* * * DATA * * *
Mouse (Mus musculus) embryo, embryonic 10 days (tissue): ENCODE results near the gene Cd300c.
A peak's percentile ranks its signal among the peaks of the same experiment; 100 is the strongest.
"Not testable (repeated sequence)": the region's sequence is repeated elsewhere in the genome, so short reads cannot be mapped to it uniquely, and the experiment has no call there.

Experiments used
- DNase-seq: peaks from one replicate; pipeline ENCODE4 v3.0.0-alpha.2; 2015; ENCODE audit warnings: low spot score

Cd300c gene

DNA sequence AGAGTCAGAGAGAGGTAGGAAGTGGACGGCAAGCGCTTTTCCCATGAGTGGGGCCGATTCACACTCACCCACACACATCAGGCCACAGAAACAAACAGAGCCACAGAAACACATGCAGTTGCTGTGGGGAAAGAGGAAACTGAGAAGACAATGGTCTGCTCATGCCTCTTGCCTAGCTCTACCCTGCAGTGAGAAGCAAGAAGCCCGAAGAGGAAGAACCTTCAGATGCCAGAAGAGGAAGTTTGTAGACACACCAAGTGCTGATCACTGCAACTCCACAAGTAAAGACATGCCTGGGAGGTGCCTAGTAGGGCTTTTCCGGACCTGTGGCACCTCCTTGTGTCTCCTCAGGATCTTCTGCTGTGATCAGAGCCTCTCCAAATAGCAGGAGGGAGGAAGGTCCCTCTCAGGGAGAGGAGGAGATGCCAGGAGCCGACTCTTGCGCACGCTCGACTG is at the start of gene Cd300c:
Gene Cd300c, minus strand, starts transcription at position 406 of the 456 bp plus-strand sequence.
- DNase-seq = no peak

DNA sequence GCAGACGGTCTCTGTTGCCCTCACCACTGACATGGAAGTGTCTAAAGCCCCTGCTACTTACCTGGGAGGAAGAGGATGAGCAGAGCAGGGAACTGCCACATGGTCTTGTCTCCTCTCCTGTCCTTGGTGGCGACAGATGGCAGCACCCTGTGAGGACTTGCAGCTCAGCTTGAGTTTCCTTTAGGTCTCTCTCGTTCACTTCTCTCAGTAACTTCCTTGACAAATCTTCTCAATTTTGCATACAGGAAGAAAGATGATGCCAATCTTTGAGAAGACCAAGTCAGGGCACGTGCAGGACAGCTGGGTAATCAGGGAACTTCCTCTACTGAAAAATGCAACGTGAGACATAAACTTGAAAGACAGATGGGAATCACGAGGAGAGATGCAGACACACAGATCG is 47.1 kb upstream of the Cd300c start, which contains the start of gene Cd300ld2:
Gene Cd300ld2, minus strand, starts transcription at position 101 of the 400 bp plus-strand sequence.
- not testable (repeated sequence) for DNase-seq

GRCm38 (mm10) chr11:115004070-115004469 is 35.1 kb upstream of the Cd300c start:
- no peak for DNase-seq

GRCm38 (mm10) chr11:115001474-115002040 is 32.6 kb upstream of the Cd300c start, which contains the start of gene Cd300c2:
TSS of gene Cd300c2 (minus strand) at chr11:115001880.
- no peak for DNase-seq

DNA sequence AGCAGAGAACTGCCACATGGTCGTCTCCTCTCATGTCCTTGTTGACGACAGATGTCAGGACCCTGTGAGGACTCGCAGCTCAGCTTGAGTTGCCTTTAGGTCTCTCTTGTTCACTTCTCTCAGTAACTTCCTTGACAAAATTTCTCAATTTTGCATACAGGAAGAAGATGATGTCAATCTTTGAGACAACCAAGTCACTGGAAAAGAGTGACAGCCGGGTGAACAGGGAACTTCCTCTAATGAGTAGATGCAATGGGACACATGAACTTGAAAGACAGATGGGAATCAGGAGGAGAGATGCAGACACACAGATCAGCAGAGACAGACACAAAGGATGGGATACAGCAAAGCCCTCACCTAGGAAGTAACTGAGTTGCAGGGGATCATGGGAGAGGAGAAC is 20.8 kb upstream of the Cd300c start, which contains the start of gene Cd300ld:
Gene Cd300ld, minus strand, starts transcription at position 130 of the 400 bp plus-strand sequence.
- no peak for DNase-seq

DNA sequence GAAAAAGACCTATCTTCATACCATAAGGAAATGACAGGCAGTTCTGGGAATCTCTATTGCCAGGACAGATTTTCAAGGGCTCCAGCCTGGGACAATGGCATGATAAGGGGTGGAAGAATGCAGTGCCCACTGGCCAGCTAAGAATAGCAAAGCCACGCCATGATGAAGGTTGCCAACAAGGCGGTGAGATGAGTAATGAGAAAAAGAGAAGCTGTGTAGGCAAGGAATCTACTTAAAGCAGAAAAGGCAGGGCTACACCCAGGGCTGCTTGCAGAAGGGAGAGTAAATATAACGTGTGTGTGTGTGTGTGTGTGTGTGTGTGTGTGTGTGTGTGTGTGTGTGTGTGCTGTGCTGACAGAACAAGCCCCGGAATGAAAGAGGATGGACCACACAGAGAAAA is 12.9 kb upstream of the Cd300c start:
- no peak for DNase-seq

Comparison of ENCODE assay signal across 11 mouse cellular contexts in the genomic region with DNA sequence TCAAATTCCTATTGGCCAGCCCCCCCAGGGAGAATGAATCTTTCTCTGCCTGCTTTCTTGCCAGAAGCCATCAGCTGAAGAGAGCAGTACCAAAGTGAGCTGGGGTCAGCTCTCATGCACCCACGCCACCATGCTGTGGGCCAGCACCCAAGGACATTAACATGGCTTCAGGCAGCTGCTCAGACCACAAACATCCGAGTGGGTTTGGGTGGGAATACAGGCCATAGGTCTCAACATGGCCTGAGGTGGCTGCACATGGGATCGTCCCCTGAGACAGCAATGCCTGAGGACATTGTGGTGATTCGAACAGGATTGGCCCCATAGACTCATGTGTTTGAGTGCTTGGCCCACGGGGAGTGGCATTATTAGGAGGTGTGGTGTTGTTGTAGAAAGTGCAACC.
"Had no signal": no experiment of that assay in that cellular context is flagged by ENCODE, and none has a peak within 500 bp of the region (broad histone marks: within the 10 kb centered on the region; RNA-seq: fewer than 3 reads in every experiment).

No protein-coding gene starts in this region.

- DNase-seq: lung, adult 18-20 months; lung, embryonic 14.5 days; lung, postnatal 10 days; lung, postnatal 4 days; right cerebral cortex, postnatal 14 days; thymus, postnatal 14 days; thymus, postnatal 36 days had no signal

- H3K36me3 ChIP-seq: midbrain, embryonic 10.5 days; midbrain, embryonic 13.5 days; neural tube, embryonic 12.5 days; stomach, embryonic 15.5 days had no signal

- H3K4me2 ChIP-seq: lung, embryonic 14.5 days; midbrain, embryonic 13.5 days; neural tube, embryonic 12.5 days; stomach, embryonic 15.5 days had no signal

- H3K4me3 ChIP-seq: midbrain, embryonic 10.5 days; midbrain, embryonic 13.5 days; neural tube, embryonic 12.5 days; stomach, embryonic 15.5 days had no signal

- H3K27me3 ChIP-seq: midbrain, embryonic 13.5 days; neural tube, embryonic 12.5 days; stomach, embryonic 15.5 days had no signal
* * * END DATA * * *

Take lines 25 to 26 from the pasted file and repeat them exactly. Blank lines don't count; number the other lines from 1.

No protein-coding gene starts in this region.

- DNase-seq: lung, adult 18-20 months; lung, embryonic 14.5 days; lung, postnatal 10 days; lung, postnatal 4 days; right cerebral cortex, postnatal 14 days; thymus, postnatal 14 days; thymus, postnatal 36 days had no signal